Project description:<h4>Aim</h4>Betulin is a pentacyclic triterpenoid isolated from the bark of yellow and white birch trees with anti-cancer and anti-malaria activities. In this study we examined the effects of betulin on atherosclerosis in apoE<sup>-/-</sup> mice and the underlying mechanisms.<h4>Methods</h4>Murine macrophage RAW264.7 cells and human monocyte-derived THP-1 cells were tested. Foam cell formation was detected with Oil Red O staining. Cholesterol efflux was assessed using [<sup>3</sup>H]-cholesterol efflux assay. The expression of ATP-binding cassette transporter A1 and G1 (ABCA1 and ABCG1) was examined using RT-PCR and Western-blotting. The ABCA1 promoter activity was evaluated using luciferase activity assay. Male apoE<sup>-/-</sup> mice fed on a high-fat-diet (HFD), and received betulin (20 and 40 mg·kg<sup>-1</sup>·d<sup>-1</sup>, ig) for 12 weeks. The macrophage content and ABCA1 expression in the aortic sinuses were evaluated with immunofluorescence staining. The hepatic, intestinal and fecal cholesterol were also analyzed in the mice.<h4>Results</h4>In RAW264.7 cells, betulin (0.1-2.5 ?g/mL) dose-dependently ameliorated oxLDL-induced cholesterol accumulation and enhanced cholesterol efflux. In both RAW264.7 and THP-1 cells, betulin increased the expression of ABCA1 and ABCG1 via suppressing the transcriptional repressors sterol-responsive element-binding proteins (SREBPs) that bound to E-box motifs in ABCA1 promoter, whereas E-box binding site mutation markedly attenuated betulin-induced ABCA1 promoter activity. In HFD-fed apoE<sup>-/-</sup> mice, betulin administration significantly reduced lesions in en face aortas and aortic sinuses. Furthermore, betulin administration significantly increased ABCA1 expression and suppressed macrophage positive areas in the aortic sinuses. Moreover, betulin administration improved plasma lipid profiles and enhanced fecal cholesterol excretion in the mice.<h4>Conclusion</h4>Betulin attenuates atherosclerosis in apoE<sup>-/-</sup> mice by promoting cholesterol efflux in macrophages.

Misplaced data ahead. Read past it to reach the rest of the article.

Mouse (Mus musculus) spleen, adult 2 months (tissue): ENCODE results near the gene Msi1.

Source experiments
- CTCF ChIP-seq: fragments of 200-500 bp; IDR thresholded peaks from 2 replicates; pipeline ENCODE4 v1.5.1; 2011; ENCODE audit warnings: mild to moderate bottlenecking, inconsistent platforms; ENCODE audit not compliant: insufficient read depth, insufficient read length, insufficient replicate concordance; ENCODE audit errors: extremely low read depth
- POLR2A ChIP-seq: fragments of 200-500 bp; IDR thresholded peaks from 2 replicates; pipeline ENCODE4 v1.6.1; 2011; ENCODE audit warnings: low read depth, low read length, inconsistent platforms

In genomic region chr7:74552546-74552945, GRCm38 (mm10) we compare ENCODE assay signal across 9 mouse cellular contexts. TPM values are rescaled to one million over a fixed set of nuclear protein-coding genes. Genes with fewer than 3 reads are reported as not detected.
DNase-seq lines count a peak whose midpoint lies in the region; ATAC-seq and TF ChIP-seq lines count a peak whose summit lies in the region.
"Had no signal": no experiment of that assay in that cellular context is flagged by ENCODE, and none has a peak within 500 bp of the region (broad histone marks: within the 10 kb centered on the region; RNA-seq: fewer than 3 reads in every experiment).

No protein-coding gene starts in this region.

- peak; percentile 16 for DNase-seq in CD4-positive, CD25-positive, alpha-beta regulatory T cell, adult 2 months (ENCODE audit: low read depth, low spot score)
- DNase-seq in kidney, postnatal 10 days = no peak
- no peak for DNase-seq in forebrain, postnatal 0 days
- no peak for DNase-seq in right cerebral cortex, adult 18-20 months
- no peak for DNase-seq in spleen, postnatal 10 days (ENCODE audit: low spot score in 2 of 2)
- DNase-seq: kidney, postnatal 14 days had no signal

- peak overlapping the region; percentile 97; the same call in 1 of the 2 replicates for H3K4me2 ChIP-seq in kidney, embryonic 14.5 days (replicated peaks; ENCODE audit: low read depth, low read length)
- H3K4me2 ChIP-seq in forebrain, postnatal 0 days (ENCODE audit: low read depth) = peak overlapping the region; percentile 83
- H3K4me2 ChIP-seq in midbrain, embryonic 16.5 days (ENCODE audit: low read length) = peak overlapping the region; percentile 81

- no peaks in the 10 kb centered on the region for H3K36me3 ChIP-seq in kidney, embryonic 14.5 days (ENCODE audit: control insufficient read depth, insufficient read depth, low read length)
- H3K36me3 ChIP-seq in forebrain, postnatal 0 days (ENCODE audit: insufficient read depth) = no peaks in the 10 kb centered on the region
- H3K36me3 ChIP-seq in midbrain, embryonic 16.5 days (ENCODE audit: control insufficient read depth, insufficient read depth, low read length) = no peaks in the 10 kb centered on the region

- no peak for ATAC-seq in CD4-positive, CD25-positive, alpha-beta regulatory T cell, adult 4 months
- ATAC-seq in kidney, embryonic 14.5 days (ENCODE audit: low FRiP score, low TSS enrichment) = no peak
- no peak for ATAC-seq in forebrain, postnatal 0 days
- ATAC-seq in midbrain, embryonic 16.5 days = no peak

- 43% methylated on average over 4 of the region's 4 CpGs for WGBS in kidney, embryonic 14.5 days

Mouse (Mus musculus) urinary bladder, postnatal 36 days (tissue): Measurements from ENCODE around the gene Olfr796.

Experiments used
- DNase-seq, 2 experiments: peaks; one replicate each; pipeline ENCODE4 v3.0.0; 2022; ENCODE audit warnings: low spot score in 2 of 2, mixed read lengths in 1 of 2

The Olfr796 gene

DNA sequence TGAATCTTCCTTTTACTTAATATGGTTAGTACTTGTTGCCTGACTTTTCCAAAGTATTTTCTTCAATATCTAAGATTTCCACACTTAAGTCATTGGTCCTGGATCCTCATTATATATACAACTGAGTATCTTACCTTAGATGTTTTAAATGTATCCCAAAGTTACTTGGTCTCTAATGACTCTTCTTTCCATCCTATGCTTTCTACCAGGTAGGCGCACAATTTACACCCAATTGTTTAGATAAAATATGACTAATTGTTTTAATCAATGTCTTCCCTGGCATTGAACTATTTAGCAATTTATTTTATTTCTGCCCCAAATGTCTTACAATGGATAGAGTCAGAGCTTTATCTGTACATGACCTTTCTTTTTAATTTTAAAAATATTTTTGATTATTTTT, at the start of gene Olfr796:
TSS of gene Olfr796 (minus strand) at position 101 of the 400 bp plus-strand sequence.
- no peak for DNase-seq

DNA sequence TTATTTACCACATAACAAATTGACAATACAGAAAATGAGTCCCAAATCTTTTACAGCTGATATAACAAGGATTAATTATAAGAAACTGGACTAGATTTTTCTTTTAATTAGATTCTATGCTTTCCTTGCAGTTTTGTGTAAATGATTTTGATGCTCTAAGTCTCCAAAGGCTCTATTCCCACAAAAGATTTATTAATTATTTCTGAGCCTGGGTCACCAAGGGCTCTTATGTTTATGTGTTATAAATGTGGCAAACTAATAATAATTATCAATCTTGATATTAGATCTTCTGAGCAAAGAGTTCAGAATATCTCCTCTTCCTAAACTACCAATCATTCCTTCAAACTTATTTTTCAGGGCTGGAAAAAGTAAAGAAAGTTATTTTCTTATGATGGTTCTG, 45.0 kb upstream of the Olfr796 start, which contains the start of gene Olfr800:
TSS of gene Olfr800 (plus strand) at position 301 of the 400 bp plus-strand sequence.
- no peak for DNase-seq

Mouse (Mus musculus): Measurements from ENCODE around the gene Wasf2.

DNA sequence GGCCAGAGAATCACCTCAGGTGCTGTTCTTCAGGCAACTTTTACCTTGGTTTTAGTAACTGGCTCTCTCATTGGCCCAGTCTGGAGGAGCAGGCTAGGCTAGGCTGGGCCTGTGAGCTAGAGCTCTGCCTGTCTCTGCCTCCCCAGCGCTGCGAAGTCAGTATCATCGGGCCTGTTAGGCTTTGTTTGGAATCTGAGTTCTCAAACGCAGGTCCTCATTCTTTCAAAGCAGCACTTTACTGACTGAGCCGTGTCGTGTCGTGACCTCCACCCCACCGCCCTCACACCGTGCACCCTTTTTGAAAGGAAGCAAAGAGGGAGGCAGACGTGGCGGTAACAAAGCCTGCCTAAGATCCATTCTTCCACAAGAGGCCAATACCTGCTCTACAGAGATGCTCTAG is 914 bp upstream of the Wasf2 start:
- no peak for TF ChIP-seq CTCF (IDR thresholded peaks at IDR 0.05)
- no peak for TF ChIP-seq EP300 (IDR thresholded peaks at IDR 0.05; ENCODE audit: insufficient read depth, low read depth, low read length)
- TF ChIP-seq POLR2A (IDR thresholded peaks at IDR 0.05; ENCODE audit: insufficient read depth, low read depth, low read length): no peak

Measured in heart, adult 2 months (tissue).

Project description:Autophagy is biological mechanism allowing recycling of long-lived proteins, abnormal protein aggregates, and damaged organelles under cellular stress conditions. Following sequestration in double- or multimembrane autophagic vesicles, the cargo is delivered to lysosomes for degradation. ATG5 is a key component of an E3-like ATG12-ATG5-ATG16 protein complex that catalyzes conjugation of the MAP1LC3 protein to lipids, thus controlling autophagic vesicle formation and expansion. Accumulating data indicate that ATG5 is a convergence point for autophagy regulation. Here, we describe the scaffold protein RACK1 (receptor activated C-kinase 1, GNB2L1) as a novel ATG5 interactor and an autophagy protein. Using several independent techniques, we showed that RACK1 interacted with ATG5. Importantly, classical autophagy inducers (starvation or mammalian target of rapamycin blockage) stimulated RACK1-ATG5 interaction. Knockdown of RACK1 or prevention of its binding to ATG5 using mutagenesis blocked autophagy activation. Therefore, the scaffold protein RACK1 is a new ATG5-interacting protein and an important and novel component of the autophagy pathways.